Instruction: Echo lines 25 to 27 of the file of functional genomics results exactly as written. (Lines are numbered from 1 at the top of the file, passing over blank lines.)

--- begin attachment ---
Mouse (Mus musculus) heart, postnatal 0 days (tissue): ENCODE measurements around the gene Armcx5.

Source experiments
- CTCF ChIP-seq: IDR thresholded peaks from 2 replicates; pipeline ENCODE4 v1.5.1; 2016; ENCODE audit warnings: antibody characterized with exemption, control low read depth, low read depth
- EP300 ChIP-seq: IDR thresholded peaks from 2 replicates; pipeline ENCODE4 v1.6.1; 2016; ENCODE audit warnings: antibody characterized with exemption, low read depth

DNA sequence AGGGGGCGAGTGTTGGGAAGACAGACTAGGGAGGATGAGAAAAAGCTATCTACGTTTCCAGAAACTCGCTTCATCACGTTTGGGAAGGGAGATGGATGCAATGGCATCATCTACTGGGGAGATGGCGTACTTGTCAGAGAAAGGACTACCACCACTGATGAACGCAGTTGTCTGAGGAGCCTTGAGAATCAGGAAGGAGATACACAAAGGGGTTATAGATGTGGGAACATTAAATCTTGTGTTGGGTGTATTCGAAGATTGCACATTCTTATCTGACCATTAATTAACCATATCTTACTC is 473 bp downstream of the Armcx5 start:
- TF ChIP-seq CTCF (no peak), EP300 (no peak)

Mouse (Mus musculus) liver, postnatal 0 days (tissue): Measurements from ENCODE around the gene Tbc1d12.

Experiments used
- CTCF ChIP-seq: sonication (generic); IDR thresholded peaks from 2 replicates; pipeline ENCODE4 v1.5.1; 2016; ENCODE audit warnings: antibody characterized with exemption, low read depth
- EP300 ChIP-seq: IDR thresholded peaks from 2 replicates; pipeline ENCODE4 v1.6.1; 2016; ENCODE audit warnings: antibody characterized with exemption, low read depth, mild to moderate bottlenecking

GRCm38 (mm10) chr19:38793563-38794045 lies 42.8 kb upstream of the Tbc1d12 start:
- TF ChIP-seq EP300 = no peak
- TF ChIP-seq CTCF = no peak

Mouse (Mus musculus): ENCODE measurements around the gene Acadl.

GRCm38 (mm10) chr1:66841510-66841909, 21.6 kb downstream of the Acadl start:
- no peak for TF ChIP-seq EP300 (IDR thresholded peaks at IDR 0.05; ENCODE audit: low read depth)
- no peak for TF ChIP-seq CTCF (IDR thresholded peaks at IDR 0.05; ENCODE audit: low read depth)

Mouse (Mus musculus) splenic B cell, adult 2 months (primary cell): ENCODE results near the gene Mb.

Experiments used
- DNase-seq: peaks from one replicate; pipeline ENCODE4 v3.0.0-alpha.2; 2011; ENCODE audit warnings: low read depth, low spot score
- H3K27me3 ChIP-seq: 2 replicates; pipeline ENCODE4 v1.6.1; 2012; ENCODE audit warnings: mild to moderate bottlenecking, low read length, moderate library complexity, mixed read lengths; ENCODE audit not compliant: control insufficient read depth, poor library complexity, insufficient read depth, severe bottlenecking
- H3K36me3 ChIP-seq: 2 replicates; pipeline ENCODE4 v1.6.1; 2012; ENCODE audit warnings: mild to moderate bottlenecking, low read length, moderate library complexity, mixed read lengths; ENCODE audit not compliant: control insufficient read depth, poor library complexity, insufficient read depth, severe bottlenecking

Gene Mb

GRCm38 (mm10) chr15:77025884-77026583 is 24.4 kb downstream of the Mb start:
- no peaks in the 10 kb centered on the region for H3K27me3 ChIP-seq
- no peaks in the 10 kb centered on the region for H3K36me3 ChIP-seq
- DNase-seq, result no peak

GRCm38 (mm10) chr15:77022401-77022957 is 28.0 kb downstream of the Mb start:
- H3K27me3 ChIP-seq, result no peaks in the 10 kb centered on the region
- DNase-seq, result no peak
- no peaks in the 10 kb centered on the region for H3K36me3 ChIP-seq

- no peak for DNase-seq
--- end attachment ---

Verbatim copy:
- no peaks in the 10 kb centered on the region for H3K27me3 ChIP-seq
- no peaks in the 10 kb centered on the region for H3K36me3 ChIP-seq
- DNase-seq, result no peak